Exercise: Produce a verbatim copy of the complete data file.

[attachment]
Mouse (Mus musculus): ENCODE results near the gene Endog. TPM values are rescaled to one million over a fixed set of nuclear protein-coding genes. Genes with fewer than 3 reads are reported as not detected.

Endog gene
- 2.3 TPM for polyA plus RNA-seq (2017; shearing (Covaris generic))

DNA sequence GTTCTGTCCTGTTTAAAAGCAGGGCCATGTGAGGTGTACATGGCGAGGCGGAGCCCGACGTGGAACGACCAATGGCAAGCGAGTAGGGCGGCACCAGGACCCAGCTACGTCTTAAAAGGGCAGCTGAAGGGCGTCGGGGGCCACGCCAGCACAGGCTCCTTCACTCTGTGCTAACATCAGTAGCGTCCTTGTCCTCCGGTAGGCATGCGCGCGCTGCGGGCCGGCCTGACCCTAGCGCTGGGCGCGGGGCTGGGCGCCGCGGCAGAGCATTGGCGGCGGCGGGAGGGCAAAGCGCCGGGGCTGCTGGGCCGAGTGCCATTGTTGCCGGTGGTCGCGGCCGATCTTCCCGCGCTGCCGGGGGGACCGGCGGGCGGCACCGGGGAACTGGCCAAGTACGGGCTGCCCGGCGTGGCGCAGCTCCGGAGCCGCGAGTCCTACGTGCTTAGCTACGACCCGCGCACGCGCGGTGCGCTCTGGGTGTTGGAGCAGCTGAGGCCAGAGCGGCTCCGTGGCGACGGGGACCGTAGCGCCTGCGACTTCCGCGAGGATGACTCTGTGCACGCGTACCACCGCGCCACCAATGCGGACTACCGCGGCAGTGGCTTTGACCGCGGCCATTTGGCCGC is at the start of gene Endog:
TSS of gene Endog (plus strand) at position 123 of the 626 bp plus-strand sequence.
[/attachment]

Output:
Mouse (Mus musculus): ENCODE results near the gene Endog. TPM values are rescaled to one million over a fixed set of nuclear protein-coding genes. Genes with fewer than 3 reads are reported as not detected.

Endog gene
- 2.3 TPM for polyA plus RNA-seq (2017; shearing (Covaris generic))

DNA sequence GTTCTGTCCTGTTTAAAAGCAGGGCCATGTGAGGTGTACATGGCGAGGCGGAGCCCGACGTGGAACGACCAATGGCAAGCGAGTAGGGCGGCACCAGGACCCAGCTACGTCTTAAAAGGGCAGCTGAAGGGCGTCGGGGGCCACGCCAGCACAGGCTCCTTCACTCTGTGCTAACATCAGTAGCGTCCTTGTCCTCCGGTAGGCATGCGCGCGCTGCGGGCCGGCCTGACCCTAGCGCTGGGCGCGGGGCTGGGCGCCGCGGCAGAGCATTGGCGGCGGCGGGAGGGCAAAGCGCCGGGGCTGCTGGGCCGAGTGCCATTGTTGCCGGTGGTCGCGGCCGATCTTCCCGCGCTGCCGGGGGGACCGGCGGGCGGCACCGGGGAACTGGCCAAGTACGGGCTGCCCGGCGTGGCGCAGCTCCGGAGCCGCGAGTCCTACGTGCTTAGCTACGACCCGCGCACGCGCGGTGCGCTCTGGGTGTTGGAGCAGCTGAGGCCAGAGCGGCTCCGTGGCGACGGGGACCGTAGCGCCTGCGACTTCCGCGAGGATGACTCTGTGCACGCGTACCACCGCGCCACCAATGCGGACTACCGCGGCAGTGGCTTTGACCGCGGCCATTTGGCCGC is at the start of gene Endog:
TSS of gene Endog (plus strand) at position 123 of the 626 bp plus-strand sequence.